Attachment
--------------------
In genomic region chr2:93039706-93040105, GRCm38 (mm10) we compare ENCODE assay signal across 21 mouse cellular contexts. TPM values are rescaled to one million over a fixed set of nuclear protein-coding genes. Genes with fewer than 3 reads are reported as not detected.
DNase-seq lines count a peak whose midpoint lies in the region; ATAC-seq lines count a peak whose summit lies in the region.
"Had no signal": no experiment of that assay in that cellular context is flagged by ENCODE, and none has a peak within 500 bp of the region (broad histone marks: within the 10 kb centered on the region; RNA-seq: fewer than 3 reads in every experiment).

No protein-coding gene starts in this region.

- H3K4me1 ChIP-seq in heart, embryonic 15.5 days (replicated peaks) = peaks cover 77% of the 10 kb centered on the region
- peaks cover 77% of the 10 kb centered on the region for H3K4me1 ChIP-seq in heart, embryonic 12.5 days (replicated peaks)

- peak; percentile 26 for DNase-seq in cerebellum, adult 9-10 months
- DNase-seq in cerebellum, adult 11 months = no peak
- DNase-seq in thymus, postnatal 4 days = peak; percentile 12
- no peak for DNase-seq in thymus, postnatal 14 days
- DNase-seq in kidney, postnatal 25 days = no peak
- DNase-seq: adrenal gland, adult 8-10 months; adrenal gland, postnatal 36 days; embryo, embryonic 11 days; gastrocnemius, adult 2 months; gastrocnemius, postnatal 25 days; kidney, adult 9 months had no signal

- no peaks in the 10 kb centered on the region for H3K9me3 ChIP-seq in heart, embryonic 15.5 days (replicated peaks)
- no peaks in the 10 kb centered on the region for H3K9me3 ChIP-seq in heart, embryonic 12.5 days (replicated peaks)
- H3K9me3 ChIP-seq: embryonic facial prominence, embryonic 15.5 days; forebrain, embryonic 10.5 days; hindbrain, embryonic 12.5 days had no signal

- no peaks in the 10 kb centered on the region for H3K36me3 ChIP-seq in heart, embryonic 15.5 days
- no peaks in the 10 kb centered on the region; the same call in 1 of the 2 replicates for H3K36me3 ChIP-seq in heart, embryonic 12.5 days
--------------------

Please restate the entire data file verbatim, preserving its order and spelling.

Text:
In genomic region chr2:93039706-93040105, GRCm38 (mm10) we compare ENCODE assay signal across 21 mouse cellular contexts. TPM values are rescaled to one million over a fixed set of nuclear protein-coding genes. Genes with fewer than 3 reads are reported as not detected.
DNase-seq lines count a peak whose midpoint lies in the region; ATAC-seq lines count a peak whose summit lies in the region.
"Had no signal": no experiment of that assay in that cellular context is flagged by ENCODE, and none has a peak within 500 bp of the region (broad histone marks: within the 10 kb centered on the region; RNA-seq: fewer than 3 reads in every experiment).

No protein-coding gene starts in this region.

- H3K4me1 ChIP-seq in heart, embryonic 15.5 days (replicated peaks) = peaks cover 77% of the 10 kb centered on the region
- peaks cover 77% of the 10 kb centered on the region for H3K4me1 ChIP-seq in heart, embryonic 12.5 days (replicated peaks)

- peak; percentile 26 for DNase-seq in cerebellum, adult 9-10 months
- DNase-seq in cerebellum, adult 11 months = no peak
- DNase-seq in thymus, postnatal 4 days = peak; percentile 12
- no peak for DNase-seq in thymus, postnatal 14 days
- DNase-seq in kidney, postnatal 25 days = no peak
- DNase-seq: adrenal gland, adult 8-10 months; adrenal gland, postnatal 36 days; embryo, embryonic 11 days; gastrocnemius, adult 2 months; gastrocnemius, postnatal 25 days; kidney, adult 9 months had no signal

- no peaks in the 10 kb centered on the region for H3K9me3 ChIP-seq in heart, embryonic 15.5 days (replicated peaks)
- no peaks in the 10 kb centered on the region for H3K9me3 ChIP-seq in heart, embryonic 12.5 days (replicated peaks)
- H3K9me3 ChIP-seq: embryonic facial prominence, embryonic 15.5 days; forebrain, embryonic 10.5 days; hindbrain, embryonic 12.5 days had no signal

- no peaks in the 10 kb centered on the region for H3K36me3 ChIP-seq in heart, embryonic 15.5 days
- no peaks in the 10 kb centered on the region; the same call in 1 of the 2 replicates for H3K36me3 ChIP-seq in heart, embryonic 12.5 days